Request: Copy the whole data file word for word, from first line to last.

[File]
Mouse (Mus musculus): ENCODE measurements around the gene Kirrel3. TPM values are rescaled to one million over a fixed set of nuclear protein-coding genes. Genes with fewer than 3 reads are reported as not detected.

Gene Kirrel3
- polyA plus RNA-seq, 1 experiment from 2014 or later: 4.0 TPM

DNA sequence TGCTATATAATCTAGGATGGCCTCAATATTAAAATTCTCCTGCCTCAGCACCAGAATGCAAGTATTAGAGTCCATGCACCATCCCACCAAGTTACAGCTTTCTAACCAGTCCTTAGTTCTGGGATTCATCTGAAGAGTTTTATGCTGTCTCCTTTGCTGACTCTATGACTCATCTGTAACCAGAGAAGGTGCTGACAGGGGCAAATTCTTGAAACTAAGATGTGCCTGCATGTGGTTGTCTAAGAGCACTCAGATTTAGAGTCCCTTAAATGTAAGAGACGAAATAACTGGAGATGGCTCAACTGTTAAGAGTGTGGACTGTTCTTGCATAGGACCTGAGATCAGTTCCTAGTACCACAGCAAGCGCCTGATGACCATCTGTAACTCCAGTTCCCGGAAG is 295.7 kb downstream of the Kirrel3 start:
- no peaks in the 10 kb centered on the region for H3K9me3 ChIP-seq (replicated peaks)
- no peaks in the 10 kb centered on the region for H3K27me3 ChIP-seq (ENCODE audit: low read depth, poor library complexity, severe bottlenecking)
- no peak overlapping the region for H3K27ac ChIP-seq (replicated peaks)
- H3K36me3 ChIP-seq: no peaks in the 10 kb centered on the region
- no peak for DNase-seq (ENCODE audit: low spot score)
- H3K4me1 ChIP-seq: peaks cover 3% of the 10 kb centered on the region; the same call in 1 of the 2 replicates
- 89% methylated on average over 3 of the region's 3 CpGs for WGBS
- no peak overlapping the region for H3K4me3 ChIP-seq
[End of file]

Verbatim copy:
Mouse (Mus musculus): ENCODE measurements around the gene Kirrel3. TPM values are rescaled to one million over a fixed set of nuclear protein-coding genes. Genes with fewer than 3 reads are reported as not detected.

Gene Kirrel3
- polyA plus RNA-seq, 1 experiment from 2014 or later: 4.0 TPM

DNA sequence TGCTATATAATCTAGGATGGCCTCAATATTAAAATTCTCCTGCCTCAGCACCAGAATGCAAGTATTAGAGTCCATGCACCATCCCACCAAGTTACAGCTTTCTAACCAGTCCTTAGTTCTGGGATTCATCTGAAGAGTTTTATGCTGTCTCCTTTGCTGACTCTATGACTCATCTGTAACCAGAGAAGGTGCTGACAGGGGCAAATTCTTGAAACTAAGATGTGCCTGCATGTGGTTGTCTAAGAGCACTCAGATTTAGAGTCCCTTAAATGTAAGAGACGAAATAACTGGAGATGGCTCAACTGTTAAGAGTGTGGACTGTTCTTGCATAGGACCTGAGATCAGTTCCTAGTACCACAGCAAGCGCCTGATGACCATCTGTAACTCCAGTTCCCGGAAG is 295.7 kb downstream of the Kirrel3 start:
- no peaks in the 10 kb centered on the region for H3K9me3 ChIP-seq (replicated peaks)
- no peaks in the 10 kb centered on the region for H3K27me3 ChIP-seq (ENCODE audit: low read depth, poor library complexity, severe bottlenecking)
- no peak overlapping the region for H3K27ac ChIP-seq (replicated peaks)
- H3K36me3 ChIP-seq: no peaks in the 10 kb centered on the region
- no peak for DNase-seq (ENCODE audit: low spot score)
- H3K4me1 ChIP-seq: peaks cover 3% of the 10 kb centered on the region; the same call in 1 of the 2 replicates
- 89% methylated on average over 3 of the region's 3 CpGs for WGBS
- no peak overlapping the region for H3K4me3 ChIP-seq